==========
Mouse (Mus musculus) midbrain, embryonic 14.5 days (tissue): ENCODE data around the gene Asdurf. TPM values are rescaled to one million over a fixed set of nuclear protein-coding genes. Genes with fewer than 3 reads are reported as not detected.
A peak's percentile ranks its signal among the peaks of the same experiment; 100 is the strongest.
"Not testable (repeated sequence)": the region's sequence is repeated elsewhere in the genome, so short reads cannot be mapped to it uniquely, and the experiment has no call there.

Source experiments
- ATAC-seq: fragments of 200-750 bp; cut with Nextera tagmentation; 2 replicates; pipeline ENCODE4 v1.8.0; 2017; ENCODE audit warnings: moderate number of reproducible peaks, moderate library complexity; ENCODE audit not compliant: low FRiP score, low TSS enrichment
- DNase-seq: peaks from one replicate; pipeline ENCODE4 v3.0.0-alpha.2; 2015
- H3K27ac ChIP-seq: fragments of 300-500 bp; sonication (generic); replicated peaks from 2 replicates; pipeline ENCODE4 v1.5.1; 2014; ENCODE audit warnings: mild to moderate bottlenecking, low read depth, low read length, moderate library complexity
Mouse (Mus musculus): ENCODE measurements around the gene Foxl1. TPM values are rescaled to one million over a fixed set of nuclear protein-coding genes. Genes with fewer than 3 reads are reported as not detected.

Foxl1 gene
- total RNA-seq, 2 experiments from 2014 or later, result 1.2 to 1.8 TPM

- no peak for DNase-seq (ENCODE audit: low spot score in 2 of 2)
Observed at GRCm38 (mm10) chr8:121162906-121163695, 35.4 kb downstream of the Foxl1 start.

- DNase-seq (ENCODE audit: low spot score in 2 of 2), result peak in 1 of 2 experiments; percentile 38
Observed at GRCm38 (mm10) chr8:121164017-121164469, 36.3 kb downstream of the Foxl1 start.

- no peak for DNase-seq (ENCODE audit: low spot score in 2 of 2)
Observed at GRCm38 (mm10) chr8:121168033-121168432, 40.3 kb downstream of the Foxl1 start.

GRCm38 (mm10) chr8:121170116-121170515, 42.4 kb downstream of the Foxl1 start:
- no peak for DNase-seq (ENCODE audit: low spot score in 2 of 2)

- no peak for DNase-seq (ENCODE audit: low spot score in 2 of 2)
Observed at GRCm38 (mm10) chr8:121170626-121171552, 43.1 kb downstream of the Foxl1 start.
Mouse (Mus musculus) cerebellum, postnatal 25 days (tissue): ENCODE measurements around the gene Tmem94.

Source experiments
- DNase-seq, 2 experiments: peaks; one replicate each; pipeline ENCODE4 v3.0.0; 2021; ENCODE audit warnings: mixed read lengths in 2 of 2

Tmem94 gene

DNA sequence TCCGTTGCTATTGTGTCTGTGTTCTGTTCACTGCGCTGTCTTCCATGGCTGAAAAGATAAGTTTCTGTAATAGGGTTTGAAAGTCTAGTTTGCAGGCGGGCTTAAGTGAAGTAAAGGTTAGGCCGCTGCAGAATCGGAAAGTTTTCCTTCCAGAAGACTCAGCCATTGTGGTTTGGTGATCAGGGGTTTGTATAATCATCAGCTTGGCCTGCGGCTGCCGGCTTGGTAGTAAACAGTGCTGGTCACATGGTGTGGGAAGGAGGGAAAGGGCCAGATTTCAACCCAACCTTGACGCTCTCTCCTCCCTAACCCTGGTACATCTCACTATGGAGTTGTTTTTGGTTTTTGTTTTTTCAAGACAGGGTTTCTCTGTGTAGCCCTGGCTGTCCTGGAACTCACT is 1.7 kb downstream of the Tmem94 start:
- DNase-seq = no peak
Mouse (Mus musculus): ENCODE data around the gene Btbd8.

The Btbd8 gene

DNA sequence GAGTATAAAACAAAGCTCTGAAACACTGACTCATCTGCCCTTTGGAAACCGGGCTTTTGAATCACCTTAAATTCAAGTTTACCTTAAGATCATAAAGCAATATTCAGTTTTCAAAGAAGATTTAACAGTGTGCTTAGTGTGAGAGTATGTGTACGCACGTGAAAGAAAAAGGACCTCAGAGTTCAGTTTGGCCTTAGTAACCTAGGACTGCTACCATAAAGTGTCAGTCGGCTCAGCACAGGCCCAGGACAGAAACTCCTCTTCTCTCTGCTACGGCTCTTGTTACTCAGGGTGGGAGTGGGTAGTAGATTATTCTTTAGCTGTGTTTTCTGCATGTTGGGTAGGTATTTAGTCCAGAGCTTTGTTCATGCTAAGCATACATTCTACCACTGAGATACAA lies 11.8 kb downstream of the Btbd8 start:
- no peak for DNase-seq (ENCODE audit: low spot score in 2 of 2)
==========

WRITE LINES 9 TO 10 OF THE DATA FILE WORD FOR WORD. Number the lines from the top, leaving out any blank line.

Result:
Foxl1 gene
- total RNA-seq, 2 experiments from 2014 or later, result 1.2 to 1.8 TPM